Job post face-off Higher Education
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Job post face-off: New York vs. London

Today we take a look at the data anatomy of two job listings in higher education to see what makes them effective … or not. The first one comes from New York City’s prestigious Fashion Institute of Technology (FIT), for the role of Director of Career and Internship Services. The second job listing is for the position of Associate Dean of Academic Development and Enhancement at University of the Arts London (UAL), also a prominent and highly-ranked international college for art and design.

I found both of these active listings on Indeed yesterday and scored them into Textio to find out how effective they will be at recruiting.

Textio analysis of job post for Director of Career and Internship Services at Fashion Institute of Technology (FIT), featuring highlighted terms, strengths, problems, and Textio Score

Textio scores job ads from New York’s FIT

Textio analysis of job listing for the position of Associate Dean of Academic Development and Enhancement at University of the Arts London (UAL), featuring highlighted terms, strengths, problems, and Textio Score

London’s University of the Arts

Right away you can see the Textio Scores of these two job posts have a wide spread: UAL’s post rates as “Fair” with a score of 60, but FIT’s role comes in “Very Weak” at just 10. If you’ve used Textio, you know what that means: statistically, FIT’s job post will perform better than only 10% of comparable job listings in attracting a strong, diverse talent pool quickly.

However, the UAL listing does have a potential weakness in its gender bias: Textio has identified a number of phrases in their listing that will attract a higher proportion of women than men to the role, whereas the FIT job strikes a perfect balance in gender tone.

University of the Arts London

The UAL Associate Dean position gets a lot of the basics right: it uses positive language, hits the sweet spot in terms of overall length, and mostly avoids the kind of corporate jargon that tends to depress applications.

You can see in the screen shot above that UAL uses a lot of “green” language, like creative, new ideas, and dynamic. These are key words that Textio has identified as being statistically better at attracting highly qualified, diverse candidates to roles of this type.

Textio product screen featuring "Problem: Needs more 'we' statement" with explanation of why 'we' statements are important and image of ratio of 2.2 for 'you' to 'we' statements on scale of 0.0 to 2.4 and suggestions for fixing

The University of the Arts London needs to say “we” more often

But a Textio Score of 60 is not great—and it would be easy to get this document up to 90+ to make it top of class. For starters, it repeats many phrases, which the data tells us is a no-no. Taking a look at all the gray highlights in the document, most of the repeated phrases are things like “University of the Arts” and “the College.” That makes sense, of course, but is there a more effective way to write the same thing? Definitely! And it’s closely linked to another problem with this post: not enough we statements…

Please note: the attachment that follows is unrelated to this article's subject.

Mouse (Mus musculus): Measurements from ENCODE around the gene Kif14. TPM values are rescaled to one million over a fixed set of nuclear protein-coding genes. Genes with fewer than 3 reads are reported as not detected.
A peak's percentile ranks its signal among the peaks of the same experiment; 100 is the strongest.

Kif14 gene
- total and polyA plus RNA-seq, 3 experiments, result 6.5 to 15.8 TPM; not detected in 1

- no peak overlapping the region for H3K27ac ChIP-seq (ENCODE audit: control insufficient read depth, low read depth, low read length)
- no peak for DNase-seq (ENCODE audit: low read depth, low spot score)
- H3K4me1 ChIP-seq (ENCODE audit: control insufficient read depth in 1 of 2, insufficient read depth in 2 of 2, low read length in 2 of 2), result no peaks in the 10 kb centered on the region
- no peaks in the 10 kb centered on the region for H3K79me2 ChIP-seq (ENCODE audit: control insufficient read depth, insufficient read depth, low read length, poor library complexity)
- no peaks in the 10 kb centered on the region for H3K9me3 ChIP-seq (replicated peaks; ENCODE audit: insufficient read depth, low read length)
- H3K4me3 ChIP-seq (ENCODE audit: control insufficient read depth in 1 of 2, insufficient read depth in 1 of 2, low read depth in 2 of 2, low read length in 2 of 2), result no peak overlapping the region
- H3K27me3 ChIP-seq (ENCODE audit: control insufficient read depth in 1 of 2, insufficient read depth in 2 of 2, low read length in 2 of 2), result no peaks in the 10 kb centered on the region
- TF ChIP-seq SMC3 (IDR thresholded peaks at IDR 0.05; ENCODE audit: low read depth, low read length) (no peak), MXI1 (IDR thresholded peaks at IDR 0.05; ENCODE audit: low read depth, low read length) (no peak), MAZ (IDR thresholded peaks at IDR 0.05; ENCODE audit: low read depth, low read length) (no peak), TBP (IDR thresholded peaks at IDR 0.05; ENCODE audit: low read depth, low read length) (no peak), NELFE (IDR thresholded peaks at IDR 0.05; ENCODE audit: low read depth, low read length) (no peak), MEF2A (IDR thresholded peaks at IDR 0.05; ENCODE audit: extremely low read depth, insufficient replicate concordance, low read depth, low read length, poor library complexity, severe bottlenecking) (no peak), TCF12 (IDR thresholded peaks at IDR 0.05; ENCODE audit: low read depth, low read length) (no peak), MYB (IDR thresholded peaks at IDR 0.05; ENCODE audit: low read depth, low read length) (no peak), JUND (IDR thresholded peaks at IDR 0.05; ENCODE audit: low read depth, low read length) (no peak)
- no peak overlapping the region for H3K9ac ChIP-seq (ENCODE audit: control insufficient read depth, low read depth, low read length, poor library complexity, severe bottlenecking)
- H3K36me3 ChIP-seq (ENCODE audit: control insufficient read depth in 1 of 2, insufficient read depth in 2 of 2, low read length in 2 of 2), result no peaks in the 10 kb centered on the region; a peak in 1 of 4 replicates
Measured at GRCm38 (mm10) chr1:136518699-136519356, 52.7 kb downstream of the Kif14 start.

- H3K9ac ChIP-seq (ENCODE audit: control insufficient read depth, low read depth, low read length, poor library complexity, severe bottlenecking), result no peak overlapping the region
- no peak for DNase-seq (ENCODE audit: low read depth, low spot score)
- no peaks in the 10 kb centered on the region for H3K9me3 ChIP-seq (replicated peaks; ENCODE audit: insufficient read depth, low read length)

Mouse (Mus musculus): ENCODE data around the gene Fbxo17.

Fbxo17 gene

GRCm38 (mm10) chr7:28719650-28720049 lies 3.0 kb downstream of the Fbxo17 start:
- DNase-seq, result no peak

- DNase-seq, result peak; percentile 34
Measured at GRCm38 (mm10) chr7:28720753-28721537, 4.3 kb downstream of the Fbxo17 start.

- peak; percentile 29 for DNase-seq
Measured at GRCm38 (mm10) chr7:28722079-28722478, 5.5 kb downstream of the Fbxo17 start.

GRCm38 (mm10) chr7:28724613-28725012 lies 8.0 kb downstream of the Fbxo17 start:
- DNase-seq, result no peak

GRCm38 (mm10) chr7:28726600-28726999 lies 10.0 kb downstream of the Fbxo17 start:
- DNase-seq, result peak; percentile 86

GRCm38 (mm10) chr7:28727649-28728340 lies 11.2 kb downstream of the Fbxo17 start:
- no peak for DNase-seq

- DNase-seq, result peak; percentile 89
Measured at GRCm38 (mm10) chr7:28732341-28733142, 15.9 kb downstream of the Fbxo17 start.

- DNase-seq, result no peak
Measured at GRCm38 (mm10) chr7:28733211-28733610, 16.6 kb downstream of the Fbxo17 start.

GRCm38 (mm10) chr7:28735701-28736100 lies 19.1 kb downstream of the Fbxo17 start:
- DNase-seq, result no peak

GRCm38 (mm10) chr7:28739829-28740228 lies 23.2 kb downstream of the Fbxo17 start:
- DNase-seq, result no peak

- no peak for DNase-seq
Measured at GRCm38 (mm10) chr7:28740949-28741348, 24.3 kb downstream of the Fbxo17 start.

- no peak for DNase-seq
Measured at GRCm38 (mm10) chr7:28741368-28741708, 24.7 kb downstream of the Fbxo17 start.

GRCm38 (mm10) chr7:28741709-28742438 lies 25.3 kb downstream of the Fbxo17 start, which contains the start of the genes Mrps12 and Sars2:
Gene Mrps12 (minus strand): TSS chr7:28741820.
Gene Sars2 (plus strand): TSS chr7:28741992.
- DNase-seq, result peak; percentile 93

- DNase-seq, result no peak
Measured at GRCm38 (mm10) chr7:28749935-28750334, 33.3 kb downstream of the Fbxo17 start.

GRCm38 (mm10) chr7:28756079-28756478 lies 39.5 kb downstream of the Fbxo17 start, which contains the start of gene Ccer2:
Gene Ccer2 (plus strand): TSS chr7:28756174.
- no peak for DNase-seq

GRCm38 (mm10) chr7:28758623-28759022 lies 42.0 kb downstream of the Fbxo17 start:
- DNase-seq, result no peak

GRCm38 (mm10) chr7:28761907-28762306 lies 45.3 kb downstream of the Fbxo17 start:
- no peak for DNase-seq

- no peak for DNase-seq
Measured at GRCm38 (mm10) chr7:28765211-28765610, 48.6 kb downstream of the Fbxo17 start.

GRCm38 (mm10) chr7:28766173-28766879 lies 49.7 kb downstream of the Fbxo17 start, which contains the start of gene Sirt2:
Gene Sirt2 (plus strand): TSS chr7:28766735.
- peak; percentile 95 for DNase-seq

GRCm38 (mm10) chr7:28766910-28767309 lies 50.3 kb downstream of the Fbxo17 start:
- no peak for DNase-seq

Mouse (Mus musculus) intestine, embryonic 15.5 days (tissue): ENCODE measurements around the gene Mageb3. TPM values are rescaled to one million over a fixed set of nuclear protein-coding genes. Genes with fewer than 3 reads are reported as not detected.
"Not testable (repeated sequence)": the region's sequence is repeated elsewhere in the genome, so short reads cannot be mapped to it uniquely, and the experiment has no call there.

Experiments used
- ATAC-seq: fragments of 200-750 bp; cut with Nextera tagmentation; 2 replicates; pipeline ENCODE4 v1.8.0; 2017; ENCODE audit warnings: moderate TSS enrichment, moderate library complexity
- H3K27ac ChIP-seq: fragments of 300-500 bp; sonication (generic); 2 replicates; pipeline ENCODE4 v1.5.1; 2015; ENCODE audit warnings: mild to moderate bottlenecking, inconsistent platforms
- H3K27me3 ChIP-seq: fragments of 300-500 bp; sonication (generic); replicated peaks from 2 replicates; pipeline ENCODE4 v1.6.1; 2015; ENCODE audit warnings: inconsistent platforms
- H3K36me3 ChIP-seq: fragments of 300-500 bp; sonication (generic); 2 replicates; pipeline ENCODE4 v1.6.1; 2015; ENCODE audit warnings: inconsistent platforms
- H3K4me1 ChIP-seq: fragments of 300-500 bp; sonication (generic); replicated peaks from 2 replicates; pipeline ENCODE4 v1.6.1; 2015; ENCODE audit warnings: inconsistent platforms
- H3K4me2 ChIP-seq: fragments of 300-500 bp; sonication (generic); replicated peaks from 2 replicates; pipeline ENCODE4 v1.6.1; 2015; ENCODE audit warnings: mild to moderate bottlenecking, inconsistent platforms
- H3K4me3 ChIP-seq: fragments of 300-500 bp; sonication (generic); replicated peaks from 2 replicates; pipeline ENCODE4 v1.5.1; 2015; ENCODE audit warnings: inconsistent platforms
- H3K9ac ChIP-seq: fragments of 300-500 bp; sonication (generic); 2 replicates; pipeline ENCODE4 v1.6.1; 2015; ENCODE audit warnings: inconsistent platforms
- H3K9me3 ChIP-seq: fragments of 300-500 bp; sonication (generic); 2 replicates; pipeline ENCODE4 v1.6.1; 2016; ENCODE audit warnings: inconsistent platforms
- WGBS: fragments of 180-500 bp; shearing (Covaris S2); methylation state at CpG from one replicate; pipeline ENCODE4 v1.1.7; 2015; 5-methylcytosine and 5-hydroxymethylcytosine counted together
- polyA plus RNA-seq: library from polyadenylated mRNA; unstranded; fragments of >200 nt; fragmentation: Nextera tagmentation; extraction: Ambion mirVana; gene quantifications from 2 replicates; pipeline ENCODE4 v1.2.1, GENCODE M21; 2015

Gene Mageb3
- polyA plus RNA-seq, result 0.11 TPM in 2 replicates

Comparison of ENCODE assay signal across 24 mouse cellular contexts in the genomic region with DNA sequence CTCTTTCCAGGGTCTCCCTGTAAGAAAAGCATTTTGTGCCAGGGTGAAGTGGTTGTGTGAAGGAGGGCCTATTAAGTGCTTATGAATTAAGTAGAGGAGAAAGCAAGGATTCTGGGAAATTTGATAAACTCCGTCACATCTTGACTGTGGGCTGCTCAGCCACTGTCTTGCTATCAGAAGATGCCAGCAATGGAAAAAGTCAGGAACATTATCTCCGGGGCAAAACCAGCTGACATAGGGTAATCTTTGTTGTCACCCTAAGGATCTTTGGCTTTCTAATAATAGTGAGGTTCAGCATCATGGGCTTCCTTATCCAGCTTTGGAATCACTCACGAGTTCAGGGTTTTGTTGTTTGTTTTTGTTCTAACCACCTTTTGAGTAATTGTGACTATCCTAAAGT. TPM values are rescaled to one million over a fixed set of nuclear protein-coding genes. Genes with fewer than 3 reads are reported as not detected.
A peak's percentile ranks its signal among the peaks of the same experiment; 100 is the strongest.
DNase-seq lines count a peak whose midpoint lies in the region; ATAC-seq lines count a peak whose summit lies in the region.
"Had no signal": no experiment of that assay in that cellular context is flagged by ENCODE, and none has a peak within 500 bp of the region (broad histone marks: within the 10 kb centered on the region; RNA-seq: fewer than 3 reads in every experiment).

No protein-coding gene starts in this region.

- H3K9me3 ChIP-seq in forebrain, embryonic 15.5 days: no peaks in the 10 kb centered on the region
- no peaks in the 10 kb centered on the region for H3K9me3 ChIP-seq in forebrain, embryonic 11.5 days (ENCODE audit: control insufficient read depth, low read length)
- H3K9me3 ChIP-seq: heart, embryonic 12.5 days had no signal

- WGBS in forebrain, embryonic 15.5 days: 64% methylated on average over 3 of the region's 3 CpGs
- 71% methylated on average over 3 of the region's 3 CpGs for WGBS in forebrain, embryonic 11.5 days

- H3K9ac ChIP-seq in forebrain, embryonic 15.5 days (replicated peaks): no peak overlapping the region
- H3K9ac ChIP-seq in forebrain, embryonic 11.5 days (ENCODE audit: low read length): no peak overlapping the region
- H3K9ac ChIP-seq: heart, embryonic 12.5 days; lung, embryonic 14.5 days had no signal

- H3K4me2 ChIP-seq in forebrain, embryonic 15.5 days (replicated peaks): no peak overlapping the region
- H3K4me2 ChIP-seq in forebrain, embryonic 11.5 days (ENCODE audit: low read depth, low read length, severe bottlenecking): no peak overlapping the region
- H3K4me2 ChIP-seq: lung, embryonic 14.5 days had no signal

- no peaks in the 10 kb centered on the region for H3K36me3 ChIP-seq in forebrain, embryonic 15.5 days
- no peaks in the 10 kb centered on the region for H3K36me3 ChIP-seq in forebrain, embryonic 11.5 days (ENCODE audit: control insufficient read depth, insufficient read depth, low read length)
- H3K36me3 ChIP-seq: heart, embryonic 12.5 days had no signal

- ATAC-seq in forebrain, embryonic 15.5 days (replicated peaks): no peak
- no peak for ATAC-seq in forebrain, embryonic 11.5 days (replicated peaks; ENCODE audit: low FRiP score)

Textio points out that the ratio of you statements to we statements is too high in this job post. (Read Allie Hall’s great explanation of this phenomenon here.) That means the role needs more we statements. So by replacing some of the instances of “University of the Arts” or “the College” with “we,” you can solve both problems at once. It took me all of about 5 seconds to swap out two of those phrases with the words “our” and “we,” and my Textio Score on this listing shot up from 60 to 82!

Fashion Institute of Technology

The job posting from FIT, on the other hand, is destined to perform poorly for many reasons. The only two things it has going for it are a strong equal opportunity statement (which the data shows will improve job ad performance across all demographics) and a good proportion of bulleted content (which can affect both time-to-fill and the gender balance of your applicant pool.)

Textio product screen featuring "Problem: Listing is too long" with explanation of ideal job listing length, number of words at 1275 on scale of 70 to 1336, and recommendations for fixing

At 1275 words, FIT’s job listing is just way too long

The FIT role does nicely balance the number of phrases that will skew the gender balance of their applicant pool. But with a Textio Score this low, having a neutral gender tone is the least of their concerns.

At 1,275 words, this listing is really testing every reader’s patience. It’s just way too long. It also suffers from repetitive wording and corporate clichés: stakeholders, comply with, and successful candidate are all phrases that the hiring data shows will turn people off, so it’ll get fewer applications.

However, unlike the UAL job listing, the FIT job description actually needs to include more you statements in order to balance out the high number of we statements. Textio’s data clearly shows that listings with strong you phrases have a higher level of candidate engagement.

This time, London wins

In the end, there’s no real contest here. Despite its gender bias problem, the London arts college job post clearly bests the New York fashion college listing and is likely to draw a higher number qualified candidates quickly.

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